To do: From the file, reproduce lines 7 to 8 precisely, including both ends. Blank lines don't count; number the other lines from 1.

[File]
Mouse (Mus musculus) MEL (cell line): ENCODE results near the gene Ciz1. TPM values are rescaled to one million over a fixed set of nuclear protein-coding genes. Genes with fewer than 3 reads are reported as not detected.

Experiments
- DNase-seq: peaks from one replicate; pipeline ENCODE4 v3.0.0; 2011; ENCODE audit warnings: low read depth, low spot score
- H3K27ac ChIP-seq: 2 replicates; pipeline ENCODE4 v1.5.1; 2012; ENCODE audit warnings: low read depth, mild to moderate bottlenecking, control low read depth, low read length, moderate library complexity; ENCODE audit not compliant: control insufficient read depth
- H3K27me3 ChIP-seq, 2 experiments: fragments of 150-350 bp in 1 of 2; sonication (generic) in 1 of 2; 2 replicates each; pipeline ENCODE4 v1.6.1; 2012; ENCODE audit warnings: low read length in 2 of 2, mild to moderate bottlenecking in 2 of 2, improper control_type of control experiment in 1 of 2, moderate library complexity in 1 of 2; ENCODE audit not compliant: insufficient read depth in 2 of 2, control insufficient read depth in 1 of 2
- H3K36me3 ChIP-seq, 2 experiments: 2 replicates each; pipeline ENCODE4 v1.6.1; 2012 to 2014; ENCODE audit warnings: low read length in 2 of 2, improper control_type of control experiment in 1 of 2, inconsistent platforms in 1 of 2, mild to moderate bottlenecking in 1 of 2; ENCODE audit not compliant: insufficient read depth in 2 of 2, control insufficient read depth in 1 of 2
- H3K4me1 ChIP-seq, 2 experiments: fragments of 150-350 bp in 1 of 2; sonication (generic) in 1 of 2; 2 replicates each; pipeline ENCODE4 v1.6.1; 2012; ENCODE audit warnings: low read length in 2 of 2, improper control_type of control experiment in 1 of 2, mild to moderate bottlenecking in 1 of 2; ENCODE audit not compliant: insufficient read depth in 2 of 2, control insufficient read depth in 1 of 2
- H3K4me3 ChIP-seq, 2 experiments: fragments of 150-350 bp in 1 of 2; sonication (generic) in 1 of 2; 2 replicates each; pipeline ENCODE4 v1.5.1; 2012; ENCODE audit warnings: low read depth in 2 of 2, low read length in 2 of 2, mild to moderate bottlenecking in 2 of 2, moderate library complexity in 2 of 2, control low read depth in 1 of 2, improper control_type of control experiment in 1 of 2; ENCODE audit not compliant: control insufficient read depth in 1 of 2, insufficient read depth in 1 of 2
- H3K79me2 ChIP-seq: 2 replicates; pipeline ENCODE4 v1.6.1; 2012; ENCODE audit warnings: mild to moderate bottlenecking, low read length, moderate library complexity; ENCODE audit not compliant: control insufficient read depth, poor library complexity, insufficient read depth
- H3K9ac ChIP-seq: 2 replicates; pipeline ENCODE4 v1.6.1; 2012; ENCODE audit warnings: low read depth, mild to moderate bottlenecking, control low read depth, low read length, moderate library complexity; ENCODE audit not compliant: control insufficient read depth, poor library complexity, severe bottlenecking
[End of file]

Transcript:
- H3K4me1 ChIP-seq, 2 experiments: fragments of 150-350 bp in 1 of 2; sonication (generic) in 1 of 2; 2 replicates each; pipeline ENCODE4 v1.6.1; 2012; ENCODE audit warnings: low read length in 2 of 2, improper control_type of control experiment in 1 of 2, mild to moderate bottlenecking in 1 of 2; ENCODE audit not compliant: insufficient read depth in 2 of 2, control insufficient read depth in 1 of 2
- H3K4me3 ChIP-seq, 2 experiments: fragments of 150-350 bp in 1 of 2; sonication (generic) in 1 of 2; 2 replicates each; pipeline ENCODE4 v1.5.1; 2012; ENCODE audit warnings: low read depth in 2 of 2, low read length in 2 of 2, mild to moderate bottlenecking in 2 of 2, moderate library complexity in 2 of 2, control low read depth in 1 of 2, improper control_type of control experiment in 1 of 2; ENCODE audit not compliant: control insufficient read depth in 1 of 2, insufficient read depth in 1 of 2